SoftBank Plans to Invest Up to $25 Billion in Saudi Arabia

The logo of SoftBank Group Corp is displayed at SoftBank World 2017 conference in Tokyo, Japan, July 20, 2017. REUTERS/Issei Kato

SoftBank Group Corp. plans to invest as much as $25 billion in Saudi Arabia over the next three to four years as the Japanese company run by Masayoshi Son deepens investment ties with the kingdom, according to people familiar with the matter.

SoftBank aims to deploy up to $15 billion in a new city called Neom that Crown Prince Mohammed bin Salman plans to build on the Red Sea coast, the people said, asking not to be identified as the information is private. The Japanese company’s Vision Fund also plans investments of as much as $10 billion in state-controlled Saudi Electricity Co. as part of efforts to diversify the utility into renewables and solar energy, the people said. SoftBank also will have some of its portfolio companies open offices in Neom, they said.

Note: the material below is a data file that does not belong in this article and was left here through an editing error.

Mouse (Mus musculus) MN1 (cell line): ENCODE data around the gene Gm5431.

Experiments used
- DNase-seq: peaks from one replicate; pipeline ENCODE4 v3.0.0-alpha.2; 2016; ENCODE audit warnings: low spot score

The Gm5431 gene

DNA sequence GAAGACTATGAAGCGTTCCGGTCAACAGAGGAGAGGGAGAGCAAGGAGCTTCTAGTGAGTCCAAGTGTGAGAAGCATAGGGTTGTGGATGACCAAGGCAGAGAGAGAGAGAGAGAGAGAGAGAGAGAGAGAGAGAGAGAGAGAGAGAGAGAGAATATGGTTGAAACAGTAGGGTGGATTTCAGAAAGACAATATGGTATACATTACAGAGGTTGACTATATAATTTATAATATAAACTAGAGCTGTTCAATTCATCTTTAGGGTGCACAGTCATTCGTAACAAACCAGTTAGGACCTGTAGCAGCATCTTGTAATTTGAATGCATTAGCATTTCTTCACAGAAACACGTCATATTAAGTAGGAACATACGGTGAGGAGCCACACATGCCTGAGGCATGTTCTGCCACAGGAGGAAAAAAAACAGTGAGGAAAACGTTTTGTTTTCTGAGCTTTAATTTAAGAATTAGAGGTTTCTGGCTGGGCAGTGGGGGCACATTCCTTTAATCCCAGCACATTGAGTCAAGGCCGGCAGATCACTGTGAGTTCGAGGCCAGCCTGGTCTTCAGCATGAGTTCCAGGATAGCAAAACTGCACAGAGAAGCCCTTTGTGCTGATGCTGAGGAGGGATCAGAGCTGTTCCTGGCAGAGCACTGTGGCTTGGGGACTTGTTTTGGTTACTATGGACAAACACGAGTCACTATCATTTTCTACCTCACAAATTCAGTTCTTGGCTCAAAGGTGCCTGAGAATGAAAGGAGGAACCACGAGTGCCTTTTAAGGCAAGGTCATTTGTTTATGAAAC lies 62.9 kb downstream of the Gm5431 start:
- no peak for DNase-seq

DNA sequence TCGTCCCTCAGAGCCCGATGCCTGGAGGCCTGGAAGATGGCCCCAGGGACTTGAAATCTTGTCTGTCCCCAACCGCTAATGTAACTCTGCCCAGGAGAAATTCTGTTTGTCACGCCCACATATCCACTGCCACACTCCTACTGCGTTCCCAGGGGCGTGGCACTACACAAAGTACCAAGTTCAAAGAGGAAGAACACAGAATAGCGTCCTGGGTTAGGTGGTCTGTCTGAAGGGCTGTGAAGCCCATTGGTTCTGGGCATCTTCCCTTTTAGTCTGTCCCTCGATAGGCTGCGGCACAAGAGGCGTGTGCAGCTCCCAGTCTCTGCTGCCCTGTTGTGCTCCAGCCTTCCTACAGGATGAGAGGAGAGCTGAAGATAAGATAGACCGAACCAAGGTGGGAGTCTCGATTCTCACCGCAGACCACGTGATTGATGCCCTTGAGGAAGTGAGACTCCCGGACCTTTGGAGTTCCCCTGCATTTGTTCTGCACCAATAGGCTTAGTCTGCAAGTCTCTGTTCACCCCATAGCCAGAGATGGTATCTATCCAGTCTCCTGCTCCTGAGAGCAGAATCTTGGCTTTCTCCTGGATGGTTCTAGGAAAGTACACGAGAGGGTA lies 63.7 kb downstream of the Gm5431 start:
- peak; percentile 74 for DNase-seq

The plans by SoftBank would bolster the crown prince as he cracks down on alleged corruption via a purge that has rattled investors. The infusion of cash also would aid the country as it seeks to diversify its economy away from oil. To put the magnitude of SoftBank’s plans into context, all foreign direct investment in Saudi Arabia totaled $7.45 billion last year, according to data from the Organization for Economic Cooperation and Development.

A representative for SoftBank declined to comment. A Saudi Electricity spokesman said the company didn’t have an immediate comment. SoftBank’s American depositary receipts fell 1.4 percent to $41.30 at 10:50 a.m. in New York.

Son has been bolstering ties with Saudi Arabia since raising $45 billion from the country’s Public Investment Fund for a $100 billion fund this year. He was one of the main guests the wealth fund hosted at a conference in Riyadh in October that brought together titans of global finance who are seeking a piece of the action from the transformation of the economy. The Public Investment Fund didn’t immediately respond to a request for comment.

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SOURCE: Bloomberg, Dinesh Nair